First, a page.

How have our ideas about atoms changed over the years? In this article we look at how our atomic models have developed over time. It is entirely probable that we aren’t there yet and our understanding of the strange world, that is the realm of sub-atomic particle, will change again at some time in the future. Although our article starts in the 1800s, the idea of atoms was around long before that. It is in Ancient Greece that we...
Why Do Light Bulbs Light Up? The answer to this one is in fact changing … In this article we look at BOTH Incandescent and LED Light bulbs.
In the summer of 1994 the States of Guernsey commissioned the design for a new Liberation Monument, to commemorate the 50th Anniversary of Liberation from the German occupying forces in 1945. The result is a truly amazing fusion of art and science. On the 9th May each year the shadow from the needle-like monument falls across a bench recording the events of that day at the exact same time they occurred.
In a physics lab at the University of Oxford there is a battery that has been powering a metal ball ringing two bells for a staggering 175 years and nobody knows why.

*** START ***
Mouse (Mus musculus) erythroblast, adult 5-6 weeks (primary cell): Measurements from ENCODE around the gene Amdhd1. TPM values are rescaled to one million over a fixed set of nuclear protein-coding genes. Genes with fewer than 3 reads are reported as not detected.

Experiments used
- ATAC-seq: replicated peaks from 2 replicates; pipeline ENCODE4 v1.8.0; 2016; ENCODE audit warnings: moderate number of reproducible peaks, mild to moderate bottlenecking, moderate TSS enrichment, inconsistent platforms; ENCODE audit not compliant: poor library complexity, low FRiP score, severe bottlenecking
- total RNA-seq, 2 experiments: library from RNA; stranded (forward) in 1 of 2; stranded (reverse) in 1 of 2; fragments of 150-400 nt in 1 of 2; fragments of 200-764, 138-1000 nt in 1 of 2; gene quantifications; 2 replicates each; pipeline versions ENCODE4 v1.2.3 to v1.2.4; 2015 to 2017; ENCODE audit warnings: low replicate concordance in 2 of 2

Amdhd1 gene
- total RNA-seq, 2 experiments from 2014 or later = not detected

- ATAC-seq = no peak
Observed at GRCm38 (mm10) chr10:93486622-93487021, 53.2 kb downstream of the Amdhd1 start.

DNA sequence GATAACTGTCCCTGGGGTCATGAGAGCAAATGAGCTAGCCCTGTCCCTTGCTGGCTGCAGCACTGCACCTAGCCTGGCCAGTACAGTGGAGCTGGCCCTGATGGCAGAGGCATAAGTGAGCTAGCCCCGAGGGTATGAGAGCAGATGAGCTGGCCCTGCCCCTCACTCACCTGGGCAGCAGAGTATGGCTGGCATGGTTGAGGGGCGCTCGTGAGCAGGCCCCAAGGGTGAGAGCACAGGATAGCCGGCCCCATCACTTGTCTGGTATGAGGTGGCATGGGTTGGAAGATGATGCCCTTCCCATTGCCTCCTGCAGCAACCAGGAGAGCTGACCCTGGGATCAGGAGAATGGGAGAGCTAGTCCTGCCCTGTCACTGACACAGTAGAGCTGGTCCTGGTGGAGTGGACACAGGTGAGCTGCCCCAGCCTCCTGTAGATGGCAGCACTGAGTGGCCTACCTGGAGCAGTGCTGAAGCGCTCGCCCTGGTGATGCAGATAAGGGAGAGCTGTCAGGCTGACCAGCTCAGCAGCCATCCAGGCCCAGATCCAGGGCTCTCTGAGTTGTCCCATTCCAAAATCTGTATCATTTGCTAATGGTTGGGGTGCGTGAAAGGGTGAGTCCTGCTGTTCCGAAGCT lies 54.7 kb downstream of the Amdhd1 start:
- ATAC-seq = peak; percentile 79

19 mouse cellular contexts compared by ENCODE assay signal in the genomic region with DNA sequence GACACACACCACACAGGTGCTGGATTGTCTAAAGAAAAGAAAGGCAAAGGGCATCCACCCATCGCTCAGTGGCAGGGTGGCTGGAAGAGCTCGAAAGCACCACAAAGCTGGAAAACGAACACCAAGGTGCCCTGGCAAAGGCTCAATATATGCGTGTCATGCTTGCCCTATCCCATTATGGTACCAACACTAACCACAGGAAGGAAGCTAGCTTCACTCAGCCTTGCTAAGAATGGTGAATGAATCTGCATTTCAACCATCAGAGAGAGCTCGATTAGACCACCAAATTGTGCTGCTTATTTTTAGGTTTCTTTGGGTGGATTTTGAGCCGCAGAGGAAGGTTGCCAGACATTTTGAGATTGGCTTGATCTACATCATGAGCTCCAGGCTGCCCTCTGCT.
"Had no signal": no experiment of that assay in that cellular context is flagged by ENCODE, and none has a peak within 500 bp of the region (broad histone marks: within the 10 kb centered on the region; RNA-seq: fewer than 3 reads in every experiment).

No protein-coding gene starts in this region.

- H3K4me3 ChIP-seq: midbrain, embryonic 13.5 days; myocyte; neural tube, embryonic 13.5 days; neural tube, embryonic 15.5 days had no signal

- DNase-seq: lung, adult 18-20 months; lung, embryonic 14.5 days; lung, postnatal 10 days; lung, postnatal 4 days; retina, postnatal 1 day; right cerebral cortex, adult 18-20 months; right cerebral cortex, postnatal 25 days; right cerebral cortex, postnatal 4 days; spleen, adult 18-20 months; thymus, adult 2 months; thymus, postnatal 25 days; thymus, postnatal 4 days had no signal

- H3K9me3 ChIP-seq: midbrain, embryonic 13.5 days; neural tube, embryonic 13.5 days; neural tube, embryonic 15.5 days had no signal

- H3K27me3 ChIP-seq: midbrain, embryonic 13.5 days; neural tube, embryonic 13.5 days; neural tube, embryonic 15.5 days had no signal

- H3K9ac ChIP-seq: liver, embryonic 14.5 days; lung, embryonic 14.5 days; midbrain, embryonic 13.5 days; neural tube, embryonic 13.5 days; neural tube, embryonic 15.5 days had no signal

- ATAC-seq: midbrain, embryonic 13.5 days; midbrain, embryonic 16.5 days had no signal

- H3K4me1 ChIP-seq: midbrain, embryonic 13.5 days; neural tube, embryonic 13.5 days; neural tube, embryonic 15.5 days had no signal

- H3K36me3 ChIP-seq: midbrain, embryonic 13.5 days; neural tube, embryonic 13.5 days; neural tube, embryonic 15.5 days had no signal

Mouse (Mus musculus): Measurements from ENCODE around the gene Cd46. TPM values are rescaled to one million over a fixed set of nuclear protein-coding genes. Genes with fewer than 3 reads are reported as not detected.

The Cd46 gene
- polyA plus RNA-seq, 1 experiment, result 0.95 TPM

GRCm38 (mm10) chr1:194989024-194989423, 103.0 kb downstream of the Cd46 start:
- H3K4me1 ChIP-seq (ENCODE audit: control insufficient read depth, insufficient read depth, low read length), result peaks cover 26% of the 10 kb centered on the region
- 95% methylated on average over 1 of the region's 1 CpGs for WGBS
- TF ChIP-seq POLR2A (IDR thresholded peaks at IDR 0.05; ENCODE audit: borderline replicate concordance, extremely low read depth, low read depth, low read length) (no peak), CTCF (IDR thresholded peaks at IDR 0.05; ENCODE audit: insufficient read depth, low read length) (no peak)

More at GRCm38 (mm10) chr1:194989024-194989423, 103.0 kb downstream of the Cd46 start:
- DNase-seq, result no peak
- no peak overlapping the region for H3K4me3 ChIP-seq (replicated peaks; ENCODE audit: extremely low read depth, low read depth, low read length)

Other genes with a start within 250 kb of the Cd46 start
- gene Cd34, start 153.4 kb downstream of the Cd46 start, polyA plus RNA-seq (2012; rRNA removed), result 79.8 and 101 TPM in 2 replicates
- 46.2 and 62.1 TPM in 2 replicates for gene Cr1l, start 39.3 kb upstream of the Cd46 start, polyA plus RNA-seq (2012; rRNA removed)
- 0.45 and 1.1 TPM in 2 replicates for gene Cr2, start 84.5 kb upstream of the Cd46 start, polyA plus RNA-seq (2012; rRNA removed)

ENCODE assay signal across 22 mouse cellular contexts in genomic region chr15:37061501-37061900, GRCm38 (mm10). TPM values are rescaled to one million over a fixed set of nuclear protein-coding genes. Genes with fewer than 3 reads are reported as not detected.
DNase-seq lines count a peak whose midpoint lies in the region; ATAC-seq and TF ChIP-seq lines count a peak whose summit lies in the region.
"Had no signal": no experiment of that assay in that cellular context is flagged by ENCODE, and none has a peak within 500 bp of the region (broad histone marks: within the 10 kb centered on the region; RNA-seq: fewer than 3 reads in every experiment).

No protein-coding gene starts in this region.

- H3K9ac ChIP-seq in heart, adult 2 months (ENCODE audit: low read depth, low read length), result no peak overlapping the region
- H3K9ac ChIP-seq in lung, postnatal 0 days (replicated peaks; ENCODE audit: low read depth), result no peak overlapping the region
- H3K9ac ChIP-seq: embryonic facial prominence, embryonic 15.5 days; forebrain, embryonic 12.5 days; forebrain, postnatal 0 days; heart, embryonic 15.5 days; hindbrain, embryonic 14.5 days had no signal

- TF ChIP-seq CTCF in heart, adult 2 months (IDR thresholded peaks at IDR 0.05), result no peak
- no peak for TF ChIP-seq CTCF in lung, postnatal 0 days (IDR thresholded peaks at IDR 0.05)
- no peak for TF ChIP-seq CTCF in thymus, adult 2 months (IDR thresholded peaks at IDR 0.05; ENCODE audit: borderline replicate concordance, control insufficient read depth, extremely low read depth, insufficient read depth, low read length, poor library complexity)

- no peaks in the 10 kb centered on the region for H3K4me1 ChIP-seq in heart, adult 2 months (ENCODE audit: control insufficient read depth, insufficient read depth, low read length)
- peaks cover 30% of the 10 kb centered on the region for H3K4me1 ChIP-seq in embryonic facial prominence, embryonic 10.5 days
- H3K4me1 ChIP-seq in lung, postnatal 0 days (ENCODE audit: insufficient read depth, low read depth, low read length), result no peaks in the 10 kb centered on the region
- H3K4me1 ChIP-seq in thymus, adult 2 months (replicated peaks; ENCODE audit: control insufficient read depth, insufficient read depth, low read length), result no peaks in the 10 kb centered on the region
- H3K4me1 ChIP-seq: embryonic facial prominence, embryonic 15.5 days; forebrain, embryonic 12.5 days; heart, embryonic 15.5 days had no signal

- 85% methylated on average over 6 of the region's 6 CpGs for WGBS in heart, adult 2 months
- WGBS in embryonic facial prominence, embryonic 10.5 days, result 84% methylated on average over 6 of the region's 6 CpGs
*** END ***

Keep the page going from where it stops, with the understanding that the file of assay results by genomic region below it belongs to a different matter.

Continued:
Guernsey’s historical pre-eminance as a horticultural centre for tomatoes is well known. Less well known is Guernseys cultivation of table grapes, which at one time was THE main export industry. The remnants of this industry can still be found in the language of your average ‘guern’ today – who often refers to greenhouses exclusively as vineries – even though its many decades since they grew any grapes.
To have to be forced to even think about debunking this question is something of a sad indictment of our current zeitgeist. That said, the Moon Landing conspiracy, is one of those theories that seems to persist – so we’ll give it our best shot to explain the most pertinent objections that are often quoted as ‘proof’ that it was all fake, and nothing more than an attempt to humiliate the Russians and hoodwink the world in the cause of American glory.
Eponyms are one of the most fascinating examples of how the English language gains new words. In this article we take a colourful look at the phenomenon that is the eponym gathering together the stories of the people behind the words that have passed into our everyday vocabulary : Titch; Platonic; Maudlin and Machiavellian.
How Can Flies Fly at Speed into a Pane of Glass and Seemingly Remain Uninjured ?
The answer lies in a basic physics equation – one we would all have learned at school – and in the fact that the anatomy of a fly is rather springy.
Shakespeare is often credited as a the most prolific contributor of many of the words we use today in the English language. However he’s not the only venerable writer to do so. Rudyard Kipling, author of The Jungle Book, was also a highly prolific contributor, coining and popularising many words and phrases still in use in modern English.